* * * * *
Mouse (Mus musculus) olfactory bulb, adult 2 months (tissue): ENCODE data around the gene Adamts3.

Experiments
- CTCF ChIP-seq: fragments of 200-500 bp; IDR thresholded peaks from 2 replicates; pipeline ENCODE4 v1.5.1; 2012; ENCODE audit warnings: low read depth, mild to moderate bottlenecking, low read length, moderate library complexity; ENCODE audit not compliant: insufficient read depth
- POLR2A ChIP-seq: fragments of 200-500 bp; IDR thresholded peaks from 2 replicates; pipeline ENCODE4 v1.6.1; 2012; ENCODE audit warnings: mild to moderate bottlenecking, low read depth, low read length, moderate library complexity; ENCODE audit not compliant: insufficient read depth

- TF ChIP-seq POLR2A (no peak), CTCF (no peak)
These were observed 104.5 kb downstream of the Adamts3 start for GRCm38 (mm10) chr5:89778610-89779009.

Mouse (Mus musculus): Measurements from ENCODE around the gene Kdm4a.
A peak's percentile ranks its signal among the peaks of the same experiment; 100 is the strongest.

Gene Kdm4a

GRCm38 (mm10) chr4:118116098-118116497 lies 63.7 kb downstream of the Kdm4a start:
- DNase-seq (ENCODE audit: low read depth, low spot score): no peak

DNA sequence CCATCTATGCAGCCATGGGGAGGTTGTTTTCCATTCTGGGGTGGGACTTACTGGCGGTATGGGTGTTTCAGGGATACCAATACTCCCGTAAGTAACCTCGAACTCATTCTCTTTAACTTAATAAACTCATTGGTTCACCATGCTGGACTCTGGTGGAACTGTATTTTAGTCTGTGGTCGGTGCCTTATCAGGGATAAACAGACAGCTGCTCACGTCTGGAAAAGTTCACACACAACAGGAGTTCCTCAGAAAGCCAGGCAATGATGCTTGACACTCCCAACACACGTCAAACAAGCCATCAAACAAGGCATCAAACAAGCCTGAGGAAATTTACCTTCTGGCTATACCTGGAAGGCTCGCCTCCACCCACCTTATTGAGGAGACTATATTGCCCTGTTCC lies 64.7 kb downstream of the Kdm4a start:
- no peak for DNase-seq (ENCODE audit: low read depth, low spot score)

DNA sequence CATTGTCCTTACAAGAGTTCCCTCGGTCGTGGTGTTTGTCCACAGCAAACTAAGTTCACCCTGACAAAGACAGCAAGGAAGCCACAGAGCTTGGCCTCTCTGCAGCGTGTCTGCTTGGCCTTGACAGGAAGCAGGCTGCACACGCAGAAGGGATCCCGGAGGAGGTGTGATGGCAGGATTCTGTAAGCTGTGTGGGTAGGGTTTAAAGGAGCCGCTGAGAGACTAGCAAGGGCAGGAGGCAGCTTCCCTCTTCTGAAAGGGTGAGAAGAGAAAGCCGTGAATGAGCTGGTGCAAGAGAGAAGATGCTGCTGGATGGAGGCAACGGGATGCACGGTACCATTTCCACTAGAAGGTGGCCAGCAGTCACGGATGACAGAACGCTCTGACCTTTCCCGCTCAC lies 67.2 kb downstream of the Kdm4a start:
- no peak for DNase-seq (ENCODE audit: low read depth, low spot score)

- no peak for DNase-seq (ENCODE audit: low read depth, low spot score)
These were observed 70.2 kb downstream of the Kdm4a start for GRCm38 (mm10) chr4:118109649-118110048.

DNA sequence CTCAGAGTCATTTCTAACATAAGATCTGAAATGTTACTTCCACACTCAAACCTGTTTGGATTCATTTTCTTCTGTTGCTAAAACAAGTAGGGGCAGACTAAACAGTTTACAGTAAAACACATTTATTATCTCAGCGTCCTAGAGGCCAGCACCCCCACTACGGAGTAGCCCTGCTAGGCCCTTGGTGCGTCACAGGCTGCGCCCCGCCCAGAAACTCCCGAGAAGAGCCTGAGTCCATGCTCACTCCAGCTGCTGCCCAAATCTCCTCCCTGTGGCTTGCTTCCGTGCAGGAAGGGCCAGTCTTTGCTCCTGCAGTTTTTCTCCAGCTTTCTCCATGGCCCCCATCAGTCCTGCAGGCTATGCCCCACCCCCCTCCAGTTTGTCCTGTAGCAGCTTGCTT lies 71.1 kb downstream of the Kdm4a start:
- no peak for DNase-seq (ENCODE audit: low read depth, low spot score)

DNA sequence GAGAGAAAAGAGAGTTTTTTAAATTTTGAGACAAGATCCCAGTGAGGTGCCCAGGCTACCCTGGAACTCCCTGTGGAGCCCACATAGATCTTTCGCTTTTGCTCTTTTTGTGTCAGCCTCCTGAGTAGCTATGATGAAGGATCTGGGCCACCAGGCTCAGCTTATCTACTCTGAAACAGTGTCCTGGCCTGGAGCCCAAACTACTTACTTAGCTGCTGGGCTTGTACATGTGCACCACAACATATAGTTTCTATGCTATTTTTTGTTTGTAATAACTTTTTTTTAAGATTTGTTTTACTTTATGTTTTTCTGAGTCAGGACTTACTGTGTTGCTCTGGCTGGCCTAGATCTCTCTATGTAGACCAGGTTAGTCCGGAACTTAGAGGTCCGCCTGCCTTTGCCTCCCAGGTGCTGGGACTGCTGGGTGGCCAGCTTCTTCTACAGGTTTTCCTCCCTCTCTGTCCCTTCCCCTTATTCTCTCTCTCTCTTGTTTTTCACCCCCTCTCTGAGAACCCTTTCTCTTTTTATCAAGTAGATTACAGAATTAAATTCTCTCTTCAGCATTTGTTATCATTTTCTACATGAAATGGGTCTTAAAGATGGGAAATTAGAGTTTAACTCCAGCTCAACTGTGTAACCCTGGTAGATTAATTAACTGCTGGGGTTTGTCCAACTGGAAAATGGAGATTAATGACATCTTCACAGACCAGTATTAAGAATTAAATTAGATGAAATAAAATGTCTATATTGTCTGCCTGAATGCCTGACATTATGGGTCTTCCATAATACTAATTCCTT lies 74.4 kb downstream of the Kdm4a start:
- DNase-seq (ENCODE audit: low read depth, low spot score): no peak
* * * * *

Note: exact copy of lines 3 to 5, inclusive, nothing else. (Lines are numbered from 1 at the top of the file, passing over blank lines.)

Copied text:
- CTCF ChIP-seq: fragments of 200-500 bp; IDR thresholded peaks from 2 replicates; pipeline ENCODE4 v1.5.1; 2012; ENCODE audit warnings: low read depth, mild to moderate bottlenecking, low read length, moderate library complexity; ENCODE audit not compliant: insufficient read depth
- POLR2A ChIP-seq: fragments of 200-500 bp; IDR thresholded peaks from 2 replicates; pipeline ENCODE4 v1.6.1; 2012; ENCODE audit warnings: mild to moderate bottlenecking, low read depth, low read length, moderate library complexity; ENCODE audit not compliant: insufficient read depth

- TF ChIP-seq POLR2A (no peak), CTCF (no peak)